Because Dell has positioned this phone as a no-nonsense Android 2.2 Froyo smartphone that doesn't pretend to have the absolute best in any one category of features, instead aiming for a group of people who trust the brand, trust the feel, and trust the look of the phone, so too will this review be short and sweet. This is one of the newest Android phones made by Dell and it's got an in-your-face 4.1-inch display that's certainly not the biggest in the business - but it is covered with curved Gorilla Glass. This trend of slightly unique features continues through the whole of the device.
The very first time I personally held this device in my hand was at a special event during Mobile World Congress 2011 in Barcelona. This phone, or at least its hardware, has been in existence for almost a year now, the combination of its hardware and software being prepared for the market only very recently. As I took a peek at this phone at an odd stand in Spain, I noted the uniqueness in the design. It was if Dell had never held an Android phone from Motorola, HTC, Samsung, or the rest before in their lives, and instead decided to take their line of lovely laptop and home computers as inspiration, choosing features such as a 3D textured plastic battery cover and a 2-sided silver casing surrounding a curved front glass.
Uniqueness in form is, as it perhaps should be with most phones created for the Android platform, this phones strength. It is not the most powerful phone on the market, but it's nothing to scoff at, with a 1GHz QSD 8250 processor under the hood, it can potentially carry up to 32GB of data via microUSB, and it costs $499.99. Wait, what? Why would anyone ever pay $500 for a smartphone? Perhaps because it's unlocked and can be connected to any carrier you like?
There's not too much to say about the software as the Dell Venue contains really nothing you'd not be able to download on your own from the Android Market, and there's 30+ of them that you'll be unable to uninstall from the outset. That said, this phone does allow sideloading of apps, so that is fun. This device also comes loaded with many screens of custom widgets that are rather large and not the most functional, so you'll want to take those out almost immediately. When I say not functional I mean they're obtrusive and not very pleasing to the eye - I'm sure they work just fine if you've got a use for them.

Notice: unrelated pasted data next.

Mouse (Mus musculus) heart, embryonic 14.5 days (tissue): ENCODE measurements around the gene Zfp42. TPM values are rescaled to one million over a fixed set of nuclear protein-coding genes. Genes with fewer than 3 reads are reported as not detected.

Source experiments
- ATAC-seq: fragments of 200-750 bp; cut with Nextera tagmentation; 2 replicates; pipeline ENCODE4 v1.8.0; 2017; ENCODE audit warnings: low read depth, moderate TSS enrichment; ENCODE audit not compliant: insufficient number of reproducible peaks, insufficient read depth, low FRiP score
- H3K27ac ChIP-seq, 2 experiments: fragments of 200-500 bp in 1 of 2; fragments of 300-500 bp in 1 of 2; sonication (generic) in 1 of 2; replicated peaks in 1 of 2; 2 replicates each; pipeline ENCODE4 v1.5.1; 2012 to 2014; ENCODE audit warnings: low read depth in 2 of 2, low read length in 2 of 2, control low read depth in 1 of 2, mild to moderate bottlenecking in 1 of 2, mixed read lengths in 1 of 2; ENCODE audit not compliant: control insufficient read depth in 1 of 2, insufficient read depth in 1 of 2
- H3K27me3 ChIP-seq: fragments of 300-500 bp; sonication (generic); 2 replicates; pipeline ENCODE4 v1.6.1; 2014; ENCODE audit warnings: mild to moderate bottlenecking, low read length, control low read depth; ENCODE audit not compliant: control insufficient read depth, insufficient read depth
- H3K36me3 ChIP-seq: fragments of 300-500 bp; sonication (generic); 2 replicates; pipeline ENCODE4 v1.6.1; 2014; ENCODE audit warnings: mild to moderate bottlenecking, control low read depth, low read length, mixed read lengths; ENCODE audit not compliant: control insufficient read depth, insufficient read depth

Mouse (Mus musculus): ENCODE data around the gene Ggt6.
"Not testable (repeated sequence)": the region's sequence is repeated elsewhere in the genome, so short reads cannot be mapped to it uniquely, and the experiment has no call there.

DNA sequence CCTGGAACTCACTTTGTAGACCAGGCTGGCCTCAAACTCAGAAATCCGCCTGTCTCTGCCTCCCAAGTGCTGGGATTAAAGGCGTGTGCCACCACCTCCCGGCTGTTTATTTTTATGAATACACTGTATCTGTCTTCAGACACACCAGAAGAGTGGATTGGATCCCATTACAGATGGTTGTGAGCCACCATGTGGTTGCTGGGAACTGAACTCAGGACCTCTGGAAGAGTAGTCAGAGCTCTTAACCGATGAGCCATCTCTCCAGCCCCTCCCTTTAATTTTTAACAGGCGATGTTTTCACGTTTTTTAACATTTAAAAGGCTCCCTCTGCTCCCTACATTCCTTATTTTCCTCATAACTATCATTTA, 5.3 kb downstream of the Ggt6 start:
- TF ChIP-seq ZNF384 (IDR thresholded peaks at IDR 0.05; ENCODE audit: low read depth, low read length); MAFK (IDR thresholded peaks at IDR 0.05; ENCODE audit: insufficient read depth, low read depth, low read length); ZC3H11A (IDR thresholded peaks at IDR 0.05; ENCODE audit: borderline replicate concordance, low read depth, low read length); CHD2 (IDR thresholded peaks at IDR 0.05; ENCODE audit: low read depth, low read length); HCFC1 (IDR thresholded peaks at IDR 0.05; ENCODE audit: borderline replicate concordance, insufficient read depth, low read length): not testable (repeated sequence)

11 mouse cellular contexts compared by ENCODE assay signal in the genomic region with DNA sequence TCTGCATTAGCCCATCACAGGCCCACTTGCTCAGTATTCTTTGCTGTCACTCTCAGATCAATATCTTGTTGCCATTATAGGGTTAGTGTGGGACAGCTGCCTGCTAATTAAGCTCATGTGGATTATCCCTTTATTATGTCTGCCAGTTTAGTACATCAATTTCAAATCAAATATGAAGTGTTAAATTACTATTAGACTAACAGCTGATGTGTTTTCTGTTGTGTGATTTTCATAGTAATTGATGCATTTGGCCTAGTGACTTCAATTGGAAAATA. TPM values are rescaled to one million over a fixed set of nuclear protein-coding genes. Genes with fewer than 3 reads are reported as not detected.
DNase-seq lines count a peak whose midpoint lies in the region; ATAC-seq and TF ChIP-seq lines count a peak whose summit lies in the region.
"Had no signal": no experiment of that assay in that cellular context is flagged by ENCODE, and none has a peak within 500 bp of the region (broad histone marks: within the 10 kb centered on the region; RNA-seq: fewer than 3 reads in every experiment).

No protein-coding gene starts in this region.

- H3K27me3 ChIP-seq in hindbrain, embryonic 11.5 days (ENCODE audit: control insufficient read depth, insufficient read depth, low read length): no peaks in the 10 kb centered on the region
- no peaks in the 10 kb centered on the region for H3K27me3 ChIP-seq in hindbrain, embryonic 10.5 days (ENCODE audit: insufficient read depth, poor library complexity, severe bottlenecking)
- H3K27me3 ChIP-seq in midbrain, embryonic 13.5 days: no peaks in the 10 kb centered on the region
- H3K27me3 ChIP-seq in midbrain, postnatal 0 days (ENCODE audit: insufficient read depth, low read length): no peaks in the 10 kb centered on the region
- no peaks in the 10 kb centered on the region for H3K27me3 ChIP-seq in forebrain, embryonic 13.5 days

NOTE: this phone scores an 833 in the Quadrant benchmark app, placing it a notch below the Samsung Galaxy S line of phones. Therefor it really REALLY can't be considered a contender for the very strongest phone in any category other than hardware, the feel of the phone, the odd abilities it has, and the fact, again, that you can have this phone on whichever carrier you like.
Having an 8-megapixel camera on this phone is a big plus, and because the built-in camera app Dell has running has about 10 billion settings on it plus a focus function that works rather superbly in collaboration with the camera running on this phone, this camera is strong. This is one of the strongest cameras on the mobile device market right this moment. What I mean is cameras on devices that act first and foremost as either mobile phones or tablet computers. This is a strong camera! I'll give you one example here, and note that the lighting conditions were terrible and that by no means should this photo have turned out as well as it has:
This phone is not the strongest device on the market in any one category, but together all of its features DO make it a solid choice for those looking for a device that can run on any network they choose. Dell is a brand you can trust to bring you a quality product, and if you're the sort of person who only buys Dell for your desktop computers, heck, why not stick with a group you love?
The device feels lovely to hold, and although the buttons, all of the buttons, are in places I'm not used to when it comes to an Android device, they are in places and forms I suppose we could call "refreshing." Back when we first discovered that this phone would have three buttons, I guessed it was because it would eventually be upgraded to a version of Android that wouldn't need a physical "search" button. That time is here, it appears that this phone might not ever have an upgrade beyond Froyo, and as it turns out, Honeycomb's lack of a need for the search button goes beyond that, lacking the need for any physical buttons at all, as it turns out. So why does this phone have such odd choices in button placement and quantity? Perhaps it is true that the Dell folks tried to start from zero and just ended up in this place, design-wise, somehow or another.
Is this phone worth paying $500? No. I don't think there's a phone on the market worth that much. The only thing I'd ever pay that much money for is a tablet (and it better be a nice one) or a laptop. I've done both, and I've been happy with my purchases. If I payed $500 for a smartphone, even this one, I think I'd wish I'd just gone with a cheaper phone and spend the rest of the money on apps.
I cannot bring myself to dislike a device like the Dell Venue, but I do have to say that it's not the device I'll be carrying around this Spring season, not even a little bit. Only think I'll miss is the unique feel including, but not limited to, the curved Gorilla Glass up on the front. Very smooth and fierce!